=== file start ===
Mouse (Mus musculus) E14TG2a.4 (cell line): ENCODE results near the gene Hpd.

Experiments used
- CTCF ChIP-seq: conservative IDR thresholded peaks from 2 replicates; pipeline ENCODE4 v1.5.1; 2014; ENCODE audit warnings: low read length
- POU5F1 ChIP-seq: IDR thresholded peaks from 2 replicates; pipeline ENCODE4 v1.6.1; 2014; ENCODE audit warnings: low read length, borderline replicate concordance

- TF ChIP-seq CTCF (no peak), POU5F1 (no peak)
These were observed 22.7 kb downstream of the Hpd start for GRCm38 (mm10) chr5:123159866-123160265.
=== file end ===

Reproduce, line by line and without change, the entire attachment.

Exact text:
Mouse (Mus musculus) E14TG2a.4 (cell line): ENCODE results near the gene Hpd.

Experiments used
- CTCF ChIP-seq: conservative IDR thresholded peaks from 2 replicates; pipeline ENCODE4 v1.5.1; 2014; ENCODE audit warnings: low read length
- POU5F1 ChIP-seq: IDR thresholded peaks from 2 replicates; pipeline ENCODE4 v1.6.1; 2014; ENCODE audit warnings: low read length, borderline replicate concordance

- TF ChIP-seq CTCF (no peak), POU5F1 (no peak)
These were observed 22.7 kb downstream of the Hpd start for GRCm38 (mm10) chr5:123159866-123160265.